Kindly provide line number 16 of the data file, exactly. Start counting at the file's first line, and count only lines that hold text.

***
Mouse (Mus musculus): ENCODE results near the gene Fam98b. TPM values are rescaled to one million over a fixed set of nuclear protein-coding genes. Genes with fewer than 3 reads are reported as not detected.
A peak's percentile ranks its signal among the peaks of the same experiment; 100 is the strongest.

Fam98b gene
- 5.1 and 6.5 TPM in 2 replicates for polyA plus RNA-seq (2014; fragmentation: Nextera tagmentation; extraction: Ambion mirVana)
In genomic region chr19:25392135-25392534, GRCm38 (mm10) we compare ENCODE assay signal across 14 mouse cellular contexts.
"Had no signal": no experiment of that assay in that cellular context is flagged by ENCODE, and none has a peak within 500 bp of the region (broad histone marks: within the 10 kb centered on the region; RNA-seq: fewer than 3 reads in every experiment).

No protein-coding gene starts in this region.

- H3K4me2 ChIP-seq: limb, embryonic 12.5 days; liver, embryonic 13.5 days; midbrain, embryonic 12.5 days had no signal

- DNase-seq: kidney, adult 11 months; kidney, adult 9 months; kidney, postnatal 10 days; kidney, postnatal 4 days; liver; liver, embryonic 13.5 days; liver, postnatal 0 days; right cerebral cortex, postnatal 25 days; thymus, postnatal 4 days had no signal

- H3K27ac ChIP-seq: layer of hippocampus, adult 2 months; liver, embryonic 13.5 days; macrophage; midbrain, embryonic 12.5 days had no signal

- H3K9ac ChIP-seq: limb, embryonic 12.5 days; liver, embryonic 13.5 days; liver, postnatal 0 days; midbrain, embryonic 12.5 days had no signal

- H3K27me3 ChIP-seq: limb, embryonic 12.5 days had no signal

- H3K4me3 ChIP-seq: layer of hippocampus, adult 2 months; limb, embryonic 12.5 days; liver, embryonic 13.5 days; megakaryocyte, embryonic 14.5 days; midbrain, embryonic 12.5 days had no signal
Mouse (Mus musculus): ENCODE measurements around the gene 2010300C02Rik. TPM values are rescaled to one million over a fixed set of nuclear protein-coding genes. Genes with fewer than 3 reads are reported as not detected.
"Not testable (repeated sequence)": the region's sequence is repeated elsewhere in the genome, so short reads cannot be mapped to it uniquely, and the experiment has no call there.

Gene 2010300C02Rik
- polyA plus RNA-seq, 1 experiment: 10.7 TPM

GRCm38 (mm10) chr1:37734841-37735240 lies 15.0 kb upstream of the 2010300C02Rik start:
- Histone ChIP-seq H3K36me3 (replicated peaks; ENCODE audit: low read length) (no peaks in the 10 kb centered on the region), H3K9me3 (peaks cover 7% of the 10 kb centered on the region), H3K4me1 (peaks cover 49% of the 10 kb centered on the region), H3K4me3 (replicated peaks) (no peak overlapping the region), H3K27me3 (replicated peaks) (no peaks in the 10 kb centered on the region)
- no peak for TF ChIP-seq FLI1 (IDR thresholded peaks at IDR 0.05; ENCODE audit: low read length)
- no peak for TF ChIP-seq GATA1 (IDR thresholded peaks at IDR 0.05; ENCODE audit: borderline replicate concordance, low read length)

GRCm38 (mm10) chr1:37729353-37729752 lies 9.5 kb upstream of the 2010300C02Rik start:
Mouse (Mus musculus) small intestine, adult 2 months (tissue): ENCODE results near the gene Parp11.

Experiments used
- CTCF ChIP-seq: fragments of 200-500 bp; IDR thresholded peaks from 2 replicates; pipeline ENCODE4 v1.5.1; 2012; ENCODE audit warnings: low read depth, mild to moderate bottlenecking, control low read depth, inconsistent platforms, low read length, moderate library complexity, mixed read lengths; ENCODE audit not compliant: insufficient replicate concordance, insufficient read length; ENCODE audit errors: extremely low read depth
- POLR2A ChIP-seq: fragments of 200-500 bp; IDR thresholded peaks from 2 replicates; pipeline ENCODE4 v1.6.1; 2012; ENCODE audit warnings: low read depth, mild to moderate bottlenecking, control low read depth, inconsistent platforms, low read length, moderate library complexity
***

Gene 2010300C02Rik